How the peace symbol came to be

I am always on the lookout for interesting pieces of historical trivia and how the famous peace symbol came into existence certainly qualifies. It turns out that it was created in 1958 by Gerald Holtom by superimposing the international semaphore alphabet signals for ‘N’ and ‘D’ so that the symbol represents ‘Nuclear Disarmament’.

On Good Friday 1958, thousands gathered in London’s Trafalgar Square to protest nuclear weapons. They were responding to a string of test blasts conducted by the United Kingdom, the third nation to join the nuclear club after the US and USSR.

For the next four days, the bravest among them marched to Aldermaston, a small village 50 miles west of London where British nuclear weapons were designed and stockpiled.

On the protesters’ signs and banners, a new symbol was making its first appearance. Gerald Holtom, a designer and a pacifist, had developed it specifically for the march just a few weeks prior. He believed that a symbol would make the message stronger.

He was right: The symbol was adopted soon after by the Campaign for Nuclear Disarmament (CND) and went on to become one of the most widely recognized designs in history.

“It’s a minor masterpiece with major evocative power,” said design guru and cultural critic, Stephen Bayley, in an email. “It speaks very clearly of an era and a sensibility.

“It is, simply, a fine period piece: the ordinary thing done extraordinarily well.”

The symbol has a strong similarity to the Mercedes Benz emblem (that has resulted in some satire about how people mistakenly used one for the other) and I wonder if the car company ever considered suing for copyright infringement. Of course, this was in 1958 not long after the Nazis had been defeated in World War II and a German company’s efforts to suppress a peace symbol may not have been viewed as the wisest public relations move.


  1. consciousness razor says

    I think you dropped an important word here:

    Of course, this was in 1958 not long after the Nazis had been defeated in World War II and a German company’s efforts to suppress a peace symbol may [not] have been viewed as the wisest public relations move.

    I don’t think they could make a good case anyway. Holtom’s symbol looks similar to the Mercedes logo, at least if you don’t look very closely, but that’s not copying. Mercedes doesn’t have the rights to semaphores or abstract designs based on them, which as you said is how the design was actually made and why it was used to mean what it does. So it’s really not a case of somebody taking Mercedes’ work and copying it for some other purpose. They took some other stuff, which doesn’t belong to Mercedes, and made something else out of it which happens to be sort of like the Mercedes logo.

    Also, notice that the difference isn’t just the length of the vertical line (a radius or a diameter). For Mercedes, the circle is divided into three equal segments, 120 degrees each. The peace (AKA nuclear disarmament) symbol is apparently 90/135/135, with the 90 degree section at the bottom split into two 45s by the vertical line. Plus, the Mercedes logo is distinguished by the triangular wedges (or three-pointed star), perhaps also chrome finish and beveling and whatnot, not simple line segments.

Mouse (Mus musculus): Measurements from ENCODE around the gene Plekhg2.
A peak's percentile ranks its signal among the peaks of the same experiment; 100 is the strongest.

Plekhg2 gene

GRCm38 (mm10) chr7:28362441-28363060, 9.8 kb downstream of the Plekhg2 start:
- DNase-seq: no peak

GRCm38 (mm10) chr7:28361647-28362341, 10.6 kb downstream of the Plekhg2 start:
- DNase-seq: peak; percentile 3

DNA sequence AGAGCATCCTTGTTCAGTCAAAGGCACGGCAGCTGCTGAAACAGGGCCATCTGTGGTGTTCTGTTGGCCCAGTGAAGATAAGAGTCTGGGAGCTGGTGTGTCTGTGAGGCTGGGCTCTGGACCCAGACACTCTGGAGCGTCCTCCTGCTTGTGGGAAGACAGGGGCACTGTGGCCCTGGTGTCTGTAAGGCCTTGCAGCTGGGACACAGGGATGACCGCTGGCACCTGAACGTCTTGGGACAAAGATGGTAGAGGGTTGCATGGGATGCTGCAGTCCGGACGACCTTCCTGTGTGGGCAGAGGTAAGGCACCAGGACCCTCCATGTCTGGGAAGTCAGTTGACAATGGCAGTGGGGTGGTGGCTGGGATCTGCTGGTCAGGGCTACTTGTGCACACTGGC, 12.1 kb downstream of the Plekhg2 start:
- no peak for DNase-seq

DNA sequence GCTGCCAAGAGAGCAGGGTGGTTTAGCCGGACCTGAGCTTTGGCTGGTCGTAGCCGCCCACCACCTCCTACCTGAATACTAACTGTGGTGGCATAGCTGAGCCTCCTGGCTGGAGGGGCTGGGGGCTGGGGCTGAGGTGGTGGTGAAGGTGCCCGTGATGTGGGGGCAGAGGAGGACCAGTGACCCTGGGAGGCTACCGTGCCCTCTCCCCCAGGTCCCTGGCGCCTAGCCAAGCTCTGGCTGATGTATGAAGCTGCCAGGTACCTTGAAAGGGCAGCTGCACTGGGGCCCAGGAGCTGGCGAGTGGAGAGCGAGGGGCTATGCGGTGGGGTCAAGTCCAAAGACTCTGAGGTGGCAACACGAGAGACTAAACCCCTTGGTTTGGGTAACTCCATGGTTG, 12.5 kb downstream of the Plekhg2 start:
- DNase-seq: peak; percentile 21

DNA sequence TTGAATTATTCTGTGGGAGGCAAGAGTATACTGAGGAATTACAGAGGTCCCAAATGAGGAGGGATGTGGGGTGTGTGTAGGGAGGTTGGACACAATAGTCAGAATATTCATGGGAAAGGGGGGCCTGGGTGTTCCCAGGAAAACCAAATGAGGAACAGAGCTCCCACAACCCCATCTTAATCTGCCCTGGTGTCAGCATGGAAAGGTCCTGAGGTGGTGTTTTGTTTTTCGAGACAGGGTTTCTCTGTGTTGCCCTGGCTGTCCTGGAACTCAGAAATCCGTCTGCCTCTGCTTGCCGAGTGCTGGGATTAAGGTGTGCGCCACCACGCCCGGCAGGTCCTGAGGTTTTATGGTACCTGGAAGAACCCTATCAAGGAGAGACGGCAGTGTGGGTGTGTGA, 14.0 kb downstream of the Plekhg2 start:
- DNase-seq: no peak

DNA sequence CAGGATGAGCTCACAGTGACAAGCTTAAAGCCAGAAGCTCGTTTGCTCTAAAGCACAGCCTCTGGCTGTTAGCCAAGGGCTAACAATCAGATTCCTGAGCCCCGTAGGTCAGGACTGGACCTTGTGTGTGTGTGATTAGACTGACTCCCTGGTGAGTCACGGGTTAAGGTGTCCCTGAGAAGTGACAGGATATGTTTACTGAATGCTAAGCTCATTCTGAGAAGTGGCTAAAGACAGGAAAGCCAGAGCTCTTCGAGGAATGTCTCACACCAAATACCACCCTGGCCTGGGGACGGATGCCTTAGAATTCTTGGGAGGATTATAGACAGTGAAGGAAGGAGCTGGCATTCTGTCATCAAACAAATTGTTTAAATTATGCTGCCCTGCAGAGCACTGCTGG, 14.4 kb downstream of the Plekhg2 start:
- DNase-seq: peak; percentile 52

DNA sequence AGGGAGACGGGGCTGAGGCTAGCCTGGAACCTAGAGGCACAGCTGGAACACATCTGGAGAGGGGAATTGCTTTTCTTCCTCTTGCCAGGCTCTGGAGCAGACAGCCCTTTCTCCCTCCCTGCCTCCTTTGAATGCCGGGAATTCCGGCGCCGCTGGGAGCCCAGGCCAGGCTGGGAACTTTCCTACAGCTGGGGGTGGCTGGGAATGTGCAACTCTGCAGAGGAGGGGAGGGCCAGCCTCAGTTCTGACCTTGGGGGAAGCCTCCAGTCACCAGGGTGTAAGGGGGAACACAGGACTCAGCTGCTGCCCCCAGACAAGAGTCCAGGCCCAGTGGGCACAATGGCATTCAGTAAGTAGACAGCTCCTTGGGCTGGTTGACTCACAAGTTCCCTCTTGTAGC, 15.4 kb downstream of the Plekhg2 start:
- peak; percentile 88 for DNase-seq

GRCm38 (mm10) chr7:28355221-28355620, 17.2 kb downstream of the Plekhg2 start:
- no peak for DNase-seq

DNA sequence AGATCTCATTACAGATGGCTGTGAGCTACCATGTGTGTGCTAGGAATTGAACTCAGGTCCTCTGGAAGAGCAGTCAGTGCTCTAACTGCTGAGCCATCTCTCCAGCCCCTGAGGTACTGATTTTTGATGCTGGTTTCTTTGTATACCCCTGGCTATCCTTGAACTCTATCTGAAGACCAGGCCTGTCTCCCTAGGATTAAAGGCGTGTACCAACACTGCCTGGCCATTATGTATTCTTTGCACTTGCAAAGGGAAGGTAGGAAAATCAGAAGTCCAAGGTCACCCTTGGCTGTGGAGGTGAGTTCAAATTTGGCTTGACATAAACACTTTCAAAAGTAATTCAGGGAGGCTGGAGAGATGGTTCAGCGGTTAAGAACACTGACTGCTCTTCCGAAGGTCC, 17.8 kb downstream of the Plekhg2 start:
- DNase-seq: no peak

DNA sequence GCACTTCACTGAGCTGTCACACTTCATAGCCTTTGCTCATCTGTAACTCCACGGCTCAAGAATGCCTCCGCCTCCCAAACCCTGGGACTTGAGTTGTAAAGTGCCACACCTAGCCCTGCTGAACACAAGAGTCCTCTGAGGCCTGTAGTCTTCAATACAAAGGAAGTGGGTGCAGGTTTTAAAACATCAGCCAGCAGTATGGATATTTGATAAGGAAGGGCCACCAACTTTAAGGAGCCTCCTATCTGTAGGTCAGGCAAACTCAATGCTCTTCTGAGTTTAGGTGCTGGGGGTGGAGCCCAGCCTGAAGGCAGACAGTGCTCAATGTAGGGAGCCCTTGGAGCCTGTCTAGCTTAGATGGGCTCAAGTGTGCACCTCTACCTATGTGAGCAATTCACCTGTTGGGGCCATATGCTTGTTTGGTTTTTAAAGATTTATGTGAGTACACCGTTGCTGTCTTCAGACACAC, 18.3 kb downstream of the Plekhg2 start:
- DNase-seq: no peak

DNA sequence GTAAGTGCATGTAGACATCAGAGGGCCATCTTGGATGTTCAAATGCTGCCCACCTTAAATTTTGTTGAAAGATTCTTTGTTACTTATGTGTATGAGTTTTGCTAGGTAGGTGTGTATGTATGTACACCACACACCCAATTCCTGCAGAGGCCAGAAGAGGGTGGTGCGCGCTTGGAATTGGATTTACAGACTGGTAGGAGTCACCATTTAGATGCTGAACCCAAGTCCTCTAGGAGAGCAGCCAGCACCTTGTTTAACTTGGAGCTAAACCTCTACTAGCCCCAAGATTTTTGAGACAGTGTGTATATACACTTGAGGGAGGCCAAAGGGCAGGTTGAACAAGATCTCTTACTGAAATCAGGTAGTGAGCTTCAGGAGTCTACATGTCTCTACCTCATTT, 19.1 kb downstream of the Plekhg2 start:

They shouldn’t be able to make a very broad or vague claim that applies to many different ways of carving up circles into a few sections, with few details beyond that. Because then the law would be doing something bad for us — it would mean people don’t have the right to make pie charts, abstract drawings of a cream pie, geometrical figures that involve circles and line segments, and so forth. That would concede way too much to their company, and it wouldn’t do us any good.

  2. fentex says

    As it’s not a copy they probably wouldn’t win a copyright complaint -- they could try a trademark suit (which only requires similarity), but it also would likely fail because the CND movement and Mercedes were not in competition, and trademark issues also require a likelihood of confusion -- no one would suffer any confusion over a car and a demand for nuclear disarmament -- unless Mercedes have some very radioactive secret plans for their vehicles.

  3. naturalcynic says

    Back in the day I saw a picture of Bertrand Russell at a march when several people were carrying the symbol and there was a caption that explained what it was. I wore one on my letter jacket with the symbol covering the “0”. The oh so funny right wingers adopted the same general shape except that it looked a little different. It was the outline of a B-52 with a caption “DROP IT”.

  4. Friendly says

    Now, Mano, why are you lying to us? Jack T. Chick clued us in in his “Bewitched” tract that this so-called “peace symbol” was an occult device representing an inverted cross with broken arms — Satan denying the power of Christ’s sacrifice! Next you’ll be telling us that Procter & Gamble’s unholy moon-and-stars logo had nothing whatever to do with devil worship!!

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